|Table of contents|
2 Freddy Injury Count
3 Body count
4 Plot Outline
6 Interesting Notes
7 Lead roles
Obviously, anyone who doesn't like scary movies should avoid this like the plague. Even those looking for another brainless blood fest may be disappointed. On the other hand, any fan of the slasher genre in search of something more interesting should go right out and see this movie. Even those who enjoy classic horror and suspense movies will find this worth watching, as the gore factor is relatively low - New Nightmare has more in common with Psycho than with Friday the 13th.
Warning: Wikipedia contains spoilers
Freddy Injury Count
Freddy goes completely uninjured for most of the movie - in the first 100 minutes, he gets hit with a glass vase, a picture frame, and that's it. However, in the last fifteen minutes of the film he gets stabbed the eye with an eel, sucker punched, clubbed and then seared with a torch, stabbed in the leg, stabbed in the crotch, stabbed in the tongue, and finally cooked alive in a prehistoric oven, whereupon he morphs into a demon and explodes. Not bad, but nothing worth mentioning compared to other slasher films.
Four people and one stuffed dinosaur are killed, but the dinosaur gets it off-screen. Freddy just can't seem to kill in droves the way Jason of does. This seems to be a matter of conscious choice though: whereas Jason just likes killing with whatever is handy at the time, Freddy likes playing with his victims, both physically and psychologically before doing them in. Freddy likes to twist reality to drag a maimed screaming victim up a wall onto the ceiling, in front of several horrified witnesses, before killing said victim, and then let the witnesses live. In the same situation, Jason would cut the victim to ribbons and then dismember and disembowel the witnesses before any of them had a chance to scream let alone run.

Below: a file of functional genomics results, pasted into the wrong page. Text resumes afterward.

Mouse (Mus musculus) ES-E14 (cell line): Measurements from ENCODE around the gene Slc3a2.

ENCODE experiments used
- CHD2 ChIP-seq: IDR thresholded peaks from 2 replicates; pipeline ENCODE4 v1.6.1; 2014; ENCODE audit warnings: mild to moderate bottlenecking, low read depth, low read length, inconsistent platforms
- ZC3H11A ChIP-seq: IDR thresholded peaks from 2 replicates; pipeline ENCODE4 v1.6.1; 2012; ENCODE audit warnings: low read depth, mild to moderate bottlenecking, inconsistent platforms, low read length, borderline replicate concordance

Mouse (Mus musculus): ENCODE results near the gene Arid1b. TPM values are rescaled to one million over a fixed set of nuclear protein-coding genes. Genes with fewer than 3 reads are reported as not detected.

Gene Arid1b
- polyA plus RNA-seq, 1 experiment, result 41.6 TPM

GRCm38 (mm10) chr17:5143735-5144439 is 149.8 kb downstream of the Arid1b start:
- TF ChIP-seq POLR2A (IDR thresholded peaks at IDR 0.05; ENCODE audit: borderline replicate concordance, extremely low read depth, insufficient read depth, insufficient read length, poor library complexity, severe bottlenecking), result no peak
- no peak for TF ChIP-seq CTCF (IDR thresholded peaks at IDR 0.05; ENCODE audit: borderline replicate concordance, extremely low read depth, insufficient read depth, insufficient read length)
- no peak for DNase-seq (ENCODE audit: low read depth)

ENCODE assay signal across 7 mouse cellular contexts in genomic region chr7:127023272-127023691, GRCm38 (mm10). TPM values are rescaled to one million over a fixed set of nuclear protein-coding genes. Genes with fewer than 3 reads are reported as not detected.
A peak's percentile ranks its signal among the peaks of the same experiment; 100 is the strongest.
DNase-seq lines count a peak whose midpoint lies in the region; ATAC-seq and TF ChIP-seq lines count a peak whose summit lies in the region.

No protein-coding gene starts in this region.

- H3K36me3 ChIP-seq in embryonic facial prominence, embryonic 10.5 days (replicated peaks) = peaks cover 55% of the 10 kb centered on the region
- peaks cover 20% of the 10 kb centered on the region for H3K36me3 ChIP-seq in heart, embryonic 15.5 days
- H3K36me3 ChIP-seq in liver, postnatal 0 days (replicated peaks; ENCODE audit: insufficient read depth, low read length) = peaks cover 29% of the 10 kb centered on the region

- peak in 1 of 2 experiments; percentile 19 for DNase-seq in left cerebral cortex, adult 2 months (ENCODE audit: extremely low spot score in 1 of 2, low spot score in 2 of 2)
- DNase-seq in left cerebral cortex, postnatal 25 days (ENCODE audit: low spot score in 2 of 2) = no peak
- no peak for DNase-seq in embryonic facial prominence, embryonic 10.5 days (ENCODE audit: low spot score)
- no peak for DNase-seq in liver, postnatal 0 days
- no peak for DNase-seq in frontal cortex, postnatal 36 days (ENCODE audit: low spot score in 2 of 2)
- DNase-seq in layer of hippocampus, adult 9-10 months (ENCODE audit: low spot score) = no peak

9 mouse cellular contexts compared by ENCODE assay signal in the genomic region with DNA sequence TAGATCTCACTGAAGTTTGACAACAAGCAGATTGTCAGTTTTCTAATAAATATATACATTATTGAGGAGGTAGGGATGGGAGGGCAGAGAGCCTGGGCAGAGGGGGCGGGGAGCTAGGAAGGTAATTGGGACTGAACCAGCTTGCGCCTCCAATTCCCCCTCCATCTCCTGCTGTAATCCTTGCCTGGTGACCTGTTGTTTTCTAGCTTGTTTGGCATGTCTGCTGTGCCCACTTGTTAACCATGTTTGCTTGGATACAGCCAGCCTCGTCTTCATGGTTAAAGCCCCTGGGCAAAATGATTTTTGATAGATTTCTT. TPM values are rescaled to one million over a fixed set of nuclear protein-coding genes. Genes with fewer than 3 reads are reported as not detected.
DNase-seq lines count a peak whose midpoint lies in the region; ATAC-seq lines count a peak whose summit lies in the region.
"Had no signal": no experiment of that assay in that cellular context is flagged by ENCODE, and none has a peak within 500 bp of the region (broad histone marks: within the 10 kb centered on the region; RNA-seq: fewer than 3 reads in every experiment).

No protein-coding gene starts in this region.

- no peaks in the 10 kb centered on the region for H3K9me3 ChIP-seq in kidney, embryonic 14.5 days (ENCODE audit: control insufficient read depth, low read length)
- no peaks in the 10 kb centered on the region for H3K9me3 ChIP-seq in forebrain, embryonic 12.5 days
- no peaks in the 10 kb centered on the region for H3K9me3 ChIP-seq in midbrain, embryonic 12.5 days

"We open on an old wooden bench. There's fire and tools, and a man's grimy hands building what's soon revealed as a gleaming set of claws. And the claws are moving now as if awakening from a long and unwanted sleep..." As the maker of the claws appears to chop off his own hand in preparation for attaching the claws to his own wrist, we see the other people on the set wince, and hear the director, Wes Craven, encouraging the effects specialists to pump more blood. Soon he yells, "Cut! Print that, Gretchen!", and we see Heather Langenkamp with her husband, Chase, and their son, Dylan, wandering around the set of a new Nightmare on Elm Street movie. Presently the claw, which was a only a prop a minute ago, comes to life and starts maiming and killing the F/X guys, Dylan disappears into thin air, and, as the claw prepares to attack Chase, Heather screams, waking up in her own bed in her own house with Chase, in the middle of an earthquake. Welcome to Los Angeles. After the earthquake dies down Chase has a couple of scratches, the same as he'd gotten in the dream. Were they sustained in the earthquake or in the dream?